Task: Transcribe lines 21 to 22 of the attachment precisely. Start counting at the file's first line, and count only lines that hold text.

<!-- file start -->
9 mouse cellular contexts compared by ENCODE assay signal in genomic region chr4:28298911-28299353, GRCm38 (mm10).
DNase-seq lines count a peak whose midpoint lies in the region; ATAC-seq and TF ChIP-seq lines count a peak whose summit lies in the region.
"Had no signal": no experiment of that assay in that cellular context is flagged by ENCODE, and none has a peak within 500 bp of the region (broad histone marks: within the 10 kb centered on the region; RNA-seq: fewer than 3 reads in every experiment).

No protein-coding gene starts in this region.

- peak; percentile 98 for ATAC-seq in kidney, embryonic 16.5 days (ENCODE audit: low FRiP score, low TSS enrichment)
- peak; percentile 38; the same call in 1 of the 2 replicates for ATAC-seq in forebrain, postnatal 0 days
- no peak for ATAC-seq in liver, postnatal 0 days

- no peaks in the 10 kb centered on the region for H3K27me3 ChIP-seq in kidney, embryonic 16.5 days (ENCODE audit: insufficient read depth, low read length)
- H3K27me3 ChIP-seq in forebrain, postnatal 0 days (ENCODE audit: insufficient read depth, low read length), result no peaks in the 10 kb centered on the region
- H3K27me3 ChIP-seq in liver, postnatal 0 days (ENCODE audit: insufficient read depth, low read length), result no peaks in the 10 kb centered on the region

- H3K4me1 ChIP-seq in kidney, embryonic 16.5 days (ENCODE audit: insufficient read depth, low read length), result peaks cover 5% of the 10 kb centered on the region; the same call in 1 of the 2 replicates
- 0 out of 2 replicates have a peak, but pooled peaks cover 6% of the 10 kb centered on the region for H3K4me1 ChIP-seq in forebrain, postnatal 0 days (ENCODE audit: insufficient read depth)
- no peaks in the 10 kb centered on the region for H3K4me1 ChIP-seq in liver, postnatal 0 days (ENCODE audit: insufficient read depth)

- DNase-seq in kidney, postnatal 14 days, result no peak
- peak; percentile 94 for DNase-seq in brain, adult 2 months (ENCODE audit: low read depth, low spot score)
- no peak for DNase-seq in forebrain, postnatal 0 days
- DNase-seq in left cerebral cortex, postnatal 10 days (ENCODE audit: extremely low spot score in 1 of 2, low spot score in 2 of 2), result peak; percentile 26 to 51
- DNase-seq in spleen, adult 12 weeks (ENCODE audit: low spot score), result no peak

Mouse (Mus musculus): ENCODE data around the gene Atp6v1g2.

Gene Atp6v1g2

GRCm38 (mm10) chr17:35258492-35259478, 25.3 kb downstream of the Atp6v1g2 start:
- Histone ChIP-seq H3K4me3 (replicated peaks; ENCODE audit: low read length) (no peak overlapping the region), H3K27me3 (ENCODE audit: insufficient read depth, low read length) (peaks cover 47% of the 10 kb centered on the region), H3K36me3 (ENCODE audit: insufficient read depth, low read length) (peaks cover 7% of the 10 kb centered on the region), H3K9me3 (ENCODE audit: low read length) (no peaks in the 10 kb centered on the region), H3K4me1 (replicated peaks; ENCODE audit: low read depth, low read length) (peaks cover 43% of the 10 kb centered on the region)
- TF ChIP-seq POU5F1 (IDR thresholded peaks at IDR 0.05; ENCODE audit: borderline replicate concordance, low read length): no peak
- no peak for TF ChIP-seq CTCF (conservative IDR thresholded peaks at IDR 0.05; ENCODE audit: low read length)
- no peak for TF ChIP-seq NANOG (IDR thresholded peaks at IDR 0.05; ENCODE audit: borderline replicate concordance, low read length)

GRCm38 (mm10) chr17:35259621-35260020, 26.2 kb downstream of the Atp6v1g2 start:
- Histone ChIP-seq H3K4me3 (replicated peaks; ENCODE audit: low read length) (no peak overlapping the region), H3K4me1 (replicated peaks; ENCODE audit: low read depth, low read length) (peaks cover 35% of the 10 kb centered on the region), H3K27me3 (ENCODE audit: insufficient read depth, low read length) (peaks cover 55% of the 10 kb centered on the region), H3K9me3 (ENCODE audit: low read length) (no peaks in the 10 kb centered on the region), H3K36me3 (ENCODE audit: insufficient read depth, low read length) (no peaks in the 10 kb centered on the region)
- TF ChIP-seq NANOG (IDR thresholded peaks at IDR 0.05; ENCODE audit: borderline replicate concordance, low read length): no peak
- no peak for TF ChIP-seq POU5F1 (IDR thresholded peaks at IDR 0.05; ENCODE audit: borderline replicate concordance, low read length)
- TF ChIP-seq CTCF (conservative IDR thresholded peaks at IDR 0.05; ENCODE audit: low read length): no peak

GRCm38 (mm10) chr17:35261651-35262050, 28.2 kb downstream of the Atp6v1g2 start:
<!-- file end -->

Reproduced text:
GRCm38 (mm10) chr17:35258492-35259478, 25.3 kb downstream of the Atp6v1g2 start:
- Histone ChIP-seq H3K4me3 (replicated peaks; ENCODE audit: low read length) (no peak overlapping the region), H3K27me3 (ENCODE audit: insufficient read depth, low read length) (peaks cover 47% of the 10 kb centered on the region), H3K36me3 (ENCODE audit: insufficient read depth, low read length) (peaks cover 7% of the 10 kb centered on the region), H3K9me3 (ENCODE audit: low read length) (no peaks in the 10 kb centered on the region), H3K4me1 (replicated peaks; ENCODE audit: low read depth, low read length) (peaks cover 43% of the 10 kb centered on the region)